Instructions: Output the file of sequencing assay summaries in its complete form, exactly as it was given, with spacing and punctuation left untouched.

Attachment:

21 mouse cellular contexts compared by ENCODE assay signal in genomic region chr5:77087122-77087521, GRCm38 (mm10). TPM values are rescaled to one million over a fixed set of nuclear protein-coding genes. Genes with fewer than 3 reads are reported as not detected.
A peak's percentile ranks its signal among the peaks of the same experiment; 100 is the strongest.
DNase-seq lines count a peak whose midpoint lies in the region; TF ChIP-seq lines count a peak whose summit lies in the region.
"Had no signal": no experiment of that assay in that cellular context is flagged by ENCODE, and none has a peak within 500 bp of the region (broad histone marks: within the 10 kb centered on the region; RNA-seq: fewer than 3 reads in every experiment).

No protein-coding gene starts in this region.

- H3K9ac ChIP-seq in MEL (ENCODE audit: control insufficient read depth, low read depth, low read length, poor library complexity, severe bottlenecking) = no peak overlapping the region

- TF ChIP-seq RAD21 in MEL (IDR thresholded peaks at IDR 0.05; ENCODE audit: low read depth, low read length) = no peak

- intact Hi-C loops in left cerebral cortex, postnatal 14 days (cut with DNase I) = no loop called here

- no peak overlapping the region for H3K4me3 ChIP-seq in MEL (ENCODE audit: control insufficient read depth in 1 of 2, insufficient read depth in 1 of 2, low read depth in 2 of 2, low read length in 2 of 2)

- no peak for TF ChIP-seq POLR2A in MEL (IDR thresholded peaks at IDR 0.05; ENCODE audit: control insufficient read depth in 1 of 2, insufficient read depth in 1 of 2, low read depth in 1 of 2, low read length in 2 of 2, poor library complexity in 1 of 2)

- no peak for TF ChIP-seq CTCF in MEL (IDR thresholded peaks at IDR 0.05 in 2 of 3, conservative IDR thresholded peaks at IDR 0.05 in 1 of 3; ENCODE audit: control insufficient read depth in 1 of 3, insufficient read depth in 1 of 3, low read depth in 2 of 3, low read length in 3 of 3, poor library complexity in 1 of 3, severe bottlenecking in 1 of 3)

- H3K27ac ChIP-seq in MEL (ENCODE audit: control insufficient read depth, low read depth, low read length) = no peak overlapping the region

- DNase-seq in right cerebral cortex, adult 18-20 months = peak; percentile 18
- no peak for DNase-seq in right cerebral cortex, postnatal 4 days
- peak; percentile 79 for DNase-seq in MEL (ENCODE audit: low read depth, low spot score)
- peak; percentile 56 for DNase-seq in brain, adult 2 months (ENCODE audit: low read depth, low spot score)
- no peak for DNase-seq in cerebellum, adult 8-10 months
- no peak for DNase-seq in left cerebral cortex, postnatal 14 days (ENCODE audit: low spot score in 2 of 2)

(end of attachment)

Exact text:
21 mouse cellular contexts compared by ENCODE assay signal in genomic region chr5:77087122-77087521, GRCm38 (mm10). TPM values are rescaled to one million over a fixed set of nuclear protein-coding genes. Genes with fewer than 3 reads are reported as not detected.
A peak's percentile ranks its signal among the peaks of the same experiment; 100 is the strongest.
DNase-seq lines count a peak whose midpoint lies in the region; TF ChIP-seq lines count a peak whose summit lies in the region.
"Had no signal": no experiment of that assay in that cellular context is flagged by ENCODE, and none has a peak within 500 bp of the region (broad histone marks: within the 10 kb centered on the region; RNA-seq: fewer than 3 reads in every experiment).

No protein-coding gene starts in this region.

- H3K9ac ChIP-seq in MEL (ENCODE audit: control insufficient read depth, low read depth, low read length, poor library complexity, severe bottlenecking) = no peak overlapping the region

- TF ChIP-seq RAD21 in MEL (IDR thresholded peaks at IDR 0.05; ENCODE audit: low read depth, low read length) = no peak

- intact Hi-C loops in left cerebral cortex, postnatal 14 days (cut with DNase I) = no loop called here

- no peak overlapping the region for H3K4me3 ChIP-seq in MEL (ENCODE audit: control insufficient read depth in 1 of 2, insufficient read depth in 1 of 2, low read depth in 2 of 2, low read length in 2 of 2)

- no peak for TF ChIP-seq POLR2A in MEL (IDR thresholded peaks at IDR 0.05; ENCODE audit: control insufficient read depth in 1 of 2, insufficient read depth in 1 of 2, low read depth in 1 of 2, low read length in 2 of 2, poor library complexity in 1 of 2)

- no peak for TF ChIP-seq CTCF in MEL (IDR thresholded peaks at IDR 0.05 in 2 of 3, conservative IDR thresholded peaks at IDR 0.05 in 1 of 3; ENCODE audit: control insufficient read depth in 1 of 3, insufficient read depth in 1 of 3, low read depth in 2 of 3, low read length in 3 of 3, poor library complexity in 1 of 3, severe bottlenecking in 1 of 3)

- H3K27ac ChIP-seq in MEL (ENCODE audit: control insufficient read depth, low read depth, low read length) = no peak overlapping the region

- DNase-seq in right cerebral cortex, adult 18-20 months = peak; percentile 18
- no peak for DNase-seq in right cerebral cortex, postnatal 4 days
- peak; percentile 79 for DNase-seq in MEL (ENCODE audit: low read depth, low spot score)
- peak; percentile 56 for DNase-seq in brain, adult 2 months (ENCODE audit: low read depth, low spot score)
- no peak for DNase-seq in cerebellum, adult 8-10 months
- no peak for DNase-seq in left cerebral cortex, postnatal 14 days (ENCODE audit: low spot score in 2 of 2)